Fujitsu Laboratories announced last week they have developed a process to manufacture sheets of pure carbon, multi-walled perpendicular nanotubes (CNTs). The uniformly arrayed tubes are aligned in the direction of heat removal so that they can be used as heat sinks for a number of electronic applications including silicon carbon devices employed in electric vehicles and in high-performance computing.
Fujitsu says its CNT sheets can dissipate heat at a rate of 80 watts-per-meter Kelvin even with contact resistance included. That is roughly three times the thermal conductance of indium sheets, a material known for its high thermal conductivity, which makes Fujitsu’s technology the world’s top heat-dissipation performer, the company claims.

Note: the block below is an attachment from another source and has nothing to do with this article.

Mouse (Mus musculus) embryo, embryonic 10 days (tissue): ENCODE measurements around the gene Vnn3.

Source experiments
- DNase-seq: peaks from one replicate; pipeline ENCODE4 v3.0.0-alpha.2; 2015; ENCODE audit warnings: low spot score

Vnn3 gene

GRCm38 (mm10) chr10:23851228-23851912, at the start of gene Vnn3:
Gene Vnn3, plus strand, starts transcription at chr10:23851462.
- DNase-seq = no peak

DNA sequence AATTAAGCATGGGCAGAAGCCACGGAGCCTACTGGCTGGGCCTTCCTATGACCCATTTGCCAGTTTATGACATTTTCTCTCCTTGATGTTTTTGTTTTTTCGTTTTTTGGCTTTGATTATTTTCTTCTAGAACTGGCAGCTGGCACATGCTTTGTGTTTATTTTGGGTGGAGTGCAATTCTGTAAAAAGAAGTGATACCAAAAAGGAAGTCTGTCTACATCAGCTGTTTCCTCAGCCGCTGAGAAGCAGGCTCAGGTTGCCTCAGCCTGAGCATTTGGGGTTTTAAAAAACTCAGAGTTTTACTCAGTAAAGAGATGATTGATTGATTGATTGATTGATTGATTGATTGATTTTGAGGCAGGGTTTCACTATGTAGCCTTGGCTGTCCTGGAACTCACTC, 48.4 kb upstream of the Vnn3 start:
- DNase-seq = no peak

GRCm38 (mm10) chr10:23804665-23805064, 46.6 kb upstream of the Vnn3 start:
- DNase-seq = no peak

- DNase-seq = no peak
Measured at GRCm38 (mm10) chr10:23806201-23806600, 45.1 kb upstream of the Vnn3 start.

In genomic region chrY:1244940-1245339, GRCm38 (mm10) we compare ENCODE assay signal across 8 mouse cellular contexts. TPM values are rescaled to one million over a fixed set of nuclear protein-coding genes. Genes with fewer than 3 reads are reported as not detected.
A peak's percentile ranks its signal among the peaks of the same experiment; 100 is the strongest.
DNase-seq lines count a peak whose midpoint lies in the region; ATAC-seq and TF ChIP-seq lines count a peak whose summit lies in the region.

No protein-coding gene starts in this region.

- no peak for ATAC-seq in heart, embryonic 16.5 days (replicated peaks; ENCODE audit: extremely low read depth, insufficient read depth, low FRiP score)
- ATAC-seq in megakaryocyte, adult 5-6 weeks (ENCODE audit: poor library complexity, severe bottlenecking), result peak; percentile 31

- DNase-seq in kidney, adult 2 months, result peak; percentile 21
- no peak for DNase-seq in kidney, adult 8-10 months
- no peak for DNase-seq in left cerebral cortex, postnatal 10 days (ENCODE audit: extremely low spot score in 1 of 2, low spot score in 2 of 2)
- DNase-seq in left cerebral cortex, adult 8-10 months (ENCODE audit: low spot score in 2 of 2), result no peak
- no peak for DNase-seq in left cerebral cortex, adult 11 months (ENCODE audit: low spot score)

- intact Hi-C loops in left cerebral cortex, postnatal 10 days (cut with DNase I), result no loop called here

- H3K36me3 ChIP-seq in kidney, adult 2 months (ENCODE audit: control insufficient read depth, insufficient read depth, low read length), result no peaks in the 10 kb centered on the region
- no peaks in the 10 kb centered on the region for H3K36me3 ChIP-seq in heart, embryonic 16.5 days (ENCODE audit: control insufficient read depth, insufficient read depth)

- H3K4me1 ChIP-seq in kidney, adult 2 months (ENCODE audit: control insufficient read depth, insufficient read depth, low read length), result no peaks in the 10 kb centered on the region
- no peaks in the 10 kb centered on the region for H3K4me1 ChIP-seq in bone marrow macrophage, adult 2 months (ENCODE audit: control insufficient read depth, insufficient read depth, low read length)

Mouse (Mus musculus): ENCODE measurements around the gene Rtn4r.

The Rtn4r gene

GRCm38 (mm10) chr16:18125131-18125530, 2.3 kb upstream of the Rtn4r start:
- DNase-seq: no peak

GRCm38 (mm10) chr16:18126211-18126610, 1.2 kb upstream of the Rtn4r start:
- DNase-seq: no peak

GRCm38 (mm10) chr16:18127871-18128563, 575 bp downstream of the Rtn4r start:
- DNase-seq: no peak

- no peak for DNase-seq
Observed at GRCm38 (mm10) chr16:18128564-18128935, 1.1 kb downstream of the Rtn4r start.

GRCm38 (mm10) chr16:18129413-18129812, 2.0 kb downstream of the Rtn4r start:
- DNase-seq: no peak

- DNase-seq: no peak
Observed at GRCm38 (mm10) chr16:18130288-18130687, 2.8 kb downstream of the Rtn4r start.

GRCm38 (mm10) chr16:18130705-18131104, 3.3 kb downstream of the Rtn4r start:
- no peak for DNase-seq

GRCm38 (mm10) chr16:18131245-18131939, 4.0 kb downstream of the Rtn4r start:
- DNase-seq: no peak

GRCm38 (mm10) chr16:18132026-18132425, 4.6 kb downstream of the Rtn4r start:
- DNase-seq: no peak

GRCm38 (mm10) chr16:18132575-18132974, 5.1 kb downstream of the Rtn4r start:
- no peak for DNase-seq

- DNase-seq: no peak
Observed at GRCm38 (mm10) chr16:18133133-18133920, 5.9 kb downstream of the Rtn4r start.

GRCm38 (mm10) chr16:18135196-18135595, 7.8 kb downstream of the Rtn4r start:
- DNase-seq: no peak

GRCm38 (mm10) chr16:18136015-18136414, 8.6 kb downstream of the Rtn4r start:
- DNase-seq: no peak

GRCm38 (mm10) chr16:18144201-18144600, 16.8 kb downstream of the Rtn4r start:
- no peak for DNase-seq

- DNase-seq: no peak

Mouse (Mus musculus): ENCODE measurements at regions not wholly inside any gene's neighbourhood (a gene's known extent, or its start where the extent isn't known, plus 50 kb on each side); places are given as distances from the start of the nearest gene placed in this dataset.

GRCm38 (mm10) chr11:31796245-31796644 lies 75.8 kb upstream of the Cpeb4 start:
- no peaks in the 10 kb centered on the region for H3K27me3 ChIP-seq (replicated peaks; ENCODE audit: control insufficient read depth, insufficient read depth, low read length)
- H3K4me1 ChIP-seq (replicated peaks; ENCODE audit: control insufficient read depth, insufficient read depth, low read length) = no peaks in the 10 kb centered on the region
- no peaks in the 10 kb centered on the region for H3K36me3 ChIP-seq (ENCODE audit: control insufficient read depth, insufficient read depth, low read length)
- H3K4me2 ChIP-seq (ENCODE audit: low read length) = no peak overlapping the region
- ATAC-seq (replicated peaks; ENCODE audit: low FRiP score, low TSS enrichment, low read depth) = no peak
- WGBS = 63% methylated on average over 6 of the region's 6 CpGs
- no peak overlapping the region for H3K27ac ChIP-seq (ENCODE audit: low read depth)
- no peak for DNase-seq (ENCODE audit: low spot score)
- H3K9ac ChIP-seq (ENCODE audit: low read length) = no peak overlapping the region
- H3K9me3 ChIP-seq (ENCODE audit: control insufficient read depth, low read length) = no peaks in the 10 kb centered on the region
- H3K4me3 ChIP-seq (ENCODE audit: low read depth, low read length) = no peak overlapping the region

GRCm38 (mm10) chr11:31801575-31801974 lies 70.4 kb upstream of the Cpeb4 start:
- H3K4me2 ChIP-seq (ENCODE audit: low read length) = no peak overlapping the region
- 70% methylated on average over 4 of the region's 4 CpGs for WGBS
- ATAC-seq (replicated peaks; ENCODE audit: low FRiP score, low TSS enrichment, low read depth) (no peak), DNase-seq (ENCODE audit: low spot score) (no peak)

CNTs’ inherent usefulness as heat-dissipation material has long been known, but exploiting this characteristic in anything other than the simplest of applications has been a headache for material scientists.